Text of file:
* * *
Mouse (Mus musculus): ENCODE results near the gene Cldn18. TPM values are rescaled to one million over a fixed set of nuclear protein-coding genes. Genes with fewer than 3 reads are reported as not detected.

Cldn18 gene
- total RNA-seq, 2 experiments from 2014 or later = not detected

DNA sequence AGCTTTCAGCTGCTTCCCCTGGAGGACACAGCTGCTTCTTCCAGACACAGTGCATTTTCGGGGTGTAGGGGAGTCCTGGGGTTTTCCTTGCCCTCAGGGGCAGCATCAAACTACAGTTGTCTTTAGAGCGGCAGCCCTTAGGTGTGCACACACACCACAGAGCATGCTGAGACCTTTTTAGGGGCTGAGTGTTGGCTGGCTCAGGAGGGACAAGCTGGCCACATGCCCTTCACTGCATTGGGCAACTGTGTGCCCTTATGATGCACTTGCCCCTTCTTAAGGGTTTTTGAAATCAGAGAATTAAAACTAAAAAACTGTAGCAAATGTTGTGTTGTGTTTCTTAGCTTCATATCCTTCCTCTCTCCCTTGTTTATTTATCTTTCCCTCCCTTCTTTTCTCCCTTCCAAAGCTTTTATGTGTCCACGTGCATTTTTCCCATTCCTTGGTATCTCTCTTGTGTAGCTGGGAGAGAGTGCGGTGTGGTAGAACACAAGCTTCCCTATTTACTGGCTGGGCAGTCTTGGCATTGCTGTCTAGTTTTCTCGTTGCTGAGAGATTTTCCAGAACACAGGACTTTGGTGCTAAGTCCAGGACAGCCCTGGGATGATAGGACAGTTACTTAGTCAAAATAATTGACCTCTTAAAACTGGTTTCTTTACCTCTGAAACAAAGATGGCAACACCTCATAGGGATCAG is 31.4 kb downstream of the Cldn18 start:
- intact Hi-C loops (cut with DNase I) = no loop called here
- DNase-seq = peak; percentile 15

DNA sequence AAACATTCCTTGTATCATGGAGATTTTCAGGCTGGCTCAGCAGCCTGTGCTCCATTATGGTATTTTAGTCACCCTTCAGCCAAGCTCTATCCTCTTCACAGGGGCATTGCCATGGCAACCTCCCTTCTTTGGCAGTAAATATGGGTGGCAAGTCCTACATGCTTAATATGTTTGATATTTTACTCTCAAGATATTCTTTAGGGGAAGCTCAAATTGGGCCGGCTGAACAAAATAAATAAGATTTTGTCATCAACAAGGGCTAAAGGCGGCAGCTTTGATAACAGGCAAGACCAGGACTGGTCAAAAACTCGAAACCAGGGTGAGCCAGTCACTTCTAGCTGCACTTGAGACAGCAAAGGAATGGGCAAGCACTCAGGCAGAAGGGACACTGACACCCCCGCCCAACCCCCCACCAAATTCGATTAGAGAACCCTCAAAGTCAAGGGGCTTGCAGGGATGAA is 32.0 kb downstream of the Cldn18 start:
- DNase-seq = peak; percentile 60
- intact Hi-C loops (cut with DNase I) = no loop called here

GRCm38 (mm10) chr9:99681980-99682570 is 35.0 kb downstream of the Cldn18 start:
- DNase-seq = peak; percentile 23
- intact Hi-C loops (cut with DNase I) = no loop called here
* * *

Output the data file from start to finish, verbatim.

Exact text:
Mouse (Mus musculus): ENCODE results near the gene Cldn18. TPM values are rescaled to one million over a fixed set of nuclear protein-coding genes. Genes with fewer than 3 reads are reported as not detected.

Cldn18 gene
- total RNA-seq, 2 experiments from 2014 or later = not detected

DNA sequence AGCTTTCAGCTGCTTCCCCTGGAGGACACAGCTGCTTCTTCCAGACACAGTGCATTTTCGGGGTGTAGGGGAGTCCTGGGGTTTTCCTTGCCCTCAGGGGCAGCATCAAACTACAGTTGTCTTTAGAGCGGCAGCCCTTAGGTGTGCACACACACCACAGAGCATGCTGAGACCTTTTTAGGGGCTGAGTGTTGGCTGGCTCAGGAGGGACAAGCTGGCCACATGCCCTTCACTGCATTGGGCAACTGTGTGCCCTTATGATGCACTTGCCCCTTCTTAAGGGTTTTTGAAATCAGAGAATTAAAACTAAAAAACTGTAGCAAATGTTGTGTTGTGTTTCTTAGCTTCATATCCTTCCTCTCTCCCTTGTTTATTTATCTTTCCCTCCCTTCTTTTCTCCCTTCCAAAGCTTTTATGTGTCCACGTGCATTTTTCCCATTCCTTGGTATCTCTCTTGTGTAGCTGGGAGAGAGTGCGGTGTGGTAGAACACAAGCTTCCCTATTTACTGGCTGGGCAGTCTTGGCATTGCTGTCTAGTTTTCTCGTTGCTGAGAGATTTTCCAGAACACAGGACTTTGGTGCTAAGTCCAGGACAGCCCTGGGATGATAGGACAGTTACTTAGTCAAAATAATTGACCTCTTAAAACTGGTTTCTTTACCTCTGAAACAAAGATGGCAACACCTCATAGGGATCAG is 31.4 kb downstream of the Cldn18 start:
- intact Hi-C loops (cut with DNase I) = no loop called here
- DNase-seq = peak; percentile 15

DNA sequence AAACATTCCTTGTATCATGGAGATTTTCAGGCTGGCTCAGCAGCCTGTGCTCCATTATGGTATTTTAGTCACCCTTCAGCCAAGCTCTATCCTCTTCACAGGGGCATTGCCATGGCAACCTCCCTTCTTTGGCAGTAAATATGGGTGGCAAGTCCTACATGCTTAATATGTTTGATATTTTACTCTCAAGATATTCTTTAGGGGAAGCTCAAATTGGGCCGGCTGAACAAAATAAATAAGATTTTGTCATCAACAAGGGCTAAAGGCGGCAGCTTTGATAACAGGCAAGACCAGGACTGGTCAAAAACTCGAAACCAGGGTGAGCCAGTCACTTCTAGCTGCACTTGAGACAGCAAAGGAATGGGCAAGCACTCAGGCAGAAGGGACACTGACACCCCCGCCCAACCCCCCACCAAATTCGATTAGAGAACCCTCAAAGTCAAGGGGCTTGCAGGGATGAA is 32.0 kb downstream of the Cldn18 start:
- DNase-seq = peak; percentile 60
- intact Hi-C loops (cut with DNase I) = no loop called here

GRCm38 (mm10) chr9:99681980-99682570 is 35.0 kb downstream of the Cldn18 start:
- DNase-seq = peak; percentile 23
- intact Hi-C loops (cut with DNase I) = no loop called here